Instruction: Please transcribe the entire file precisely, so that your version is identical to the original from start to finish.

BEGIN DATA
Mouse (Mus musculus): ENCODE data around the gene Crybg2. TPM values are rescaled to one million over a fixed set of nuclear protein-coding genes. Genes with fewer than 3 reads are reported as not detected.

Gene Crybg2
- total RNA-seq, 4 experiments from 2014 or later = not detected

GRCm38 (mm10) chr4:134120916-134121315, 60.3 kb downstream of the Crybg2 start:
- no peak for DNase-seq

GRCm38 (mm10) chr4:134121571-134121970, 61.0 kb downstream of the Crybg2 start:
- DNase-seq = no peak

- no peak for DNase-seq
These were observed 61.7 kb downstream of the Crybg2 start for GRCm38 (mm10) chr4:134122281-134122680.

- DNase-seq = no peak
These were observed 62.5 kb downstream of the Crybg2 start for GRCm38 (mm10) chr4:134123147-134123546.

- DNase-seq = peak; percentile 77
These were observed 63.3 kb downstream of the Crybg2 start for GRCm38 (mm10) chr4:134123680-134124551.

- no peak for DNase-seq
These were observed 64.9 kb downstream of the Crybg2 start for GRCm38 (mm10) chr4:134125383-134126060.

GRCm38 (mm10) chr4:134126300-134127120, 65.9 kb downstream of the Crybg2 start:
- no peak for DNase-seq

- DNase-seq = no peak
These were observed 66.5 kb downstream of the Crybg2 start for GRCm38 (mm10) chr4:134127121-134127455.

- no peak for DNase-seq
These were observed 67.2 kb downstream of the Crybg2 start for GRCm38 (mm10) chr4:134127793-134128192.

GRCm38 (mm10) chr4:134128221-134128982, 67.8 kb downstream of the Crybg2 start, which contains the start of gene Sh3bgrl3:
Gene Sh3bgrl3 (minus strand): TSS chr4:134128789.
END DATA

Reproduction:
Mouse (Mus musculus): ENCODE data around the gene Crybg2. TPM values are rescaled to one million over a fixed set of nuclear protein-coding genes. Genes with fewer than 3 reads are reported as not detected.

Gene Crybg2
- total RNA-seq, 4 experiments from 2014 or later = not detected

GRCm38 (mm10) chr4:134120916-134121315, 60.3 kb downstream of the Crybg2 start:
- no peak for DNase-seq

GRCm38 (mm10) chr4:134121571-134121970, 61.0 kb downstream of the Crybg2 start:
- DNase-seq = no peak

- no peak for DNase-seq
These were observed 61.7 kb downstream of the Crybg2 start for GRCm38 (mm10) chr4:134122281-134122680.

- DNase-seq = no peak
These were observed 62.5 kb downstream of the Crybg2 start for GRCm38 (mm10) chr4:134123147-134123546.

- DNase-seq = peak; percentile 77
These were observed 63.3 kb downstream of the Crybg2 start for GRCm38 (mm10) chr4:134123680-134124551.

- no peak for DNase-seq
These were observed 64.9 kb downstream of the Crybg2 start for GRCm38 (mm10) chr4:134125383-134126060.

GRCm38 (mm10) chr4:134126300-134127120, 65.9 kb downstream of the Crybg2 start:
- no peak for DNase-seq

- DNase-seq = no peak
These were observed 66.5 kb downstream of the Crybg2 start for GRCm38 (mm10) chr4:134127121-134127455.

- no peak for DNase-seq
These were observed 67.2 kb downstream of the Crybg2 start for GRCm38 (mm10) chr4:134127793-134128192.

GRCm38 (mm10) chr4:134128221-134128982, 67.8 kb downstream of the Crybg2 start, which contains the start of gene Sh3bgrl3:
Gene Sh3bgrl3 (minus strand): TSS chr4:134128789.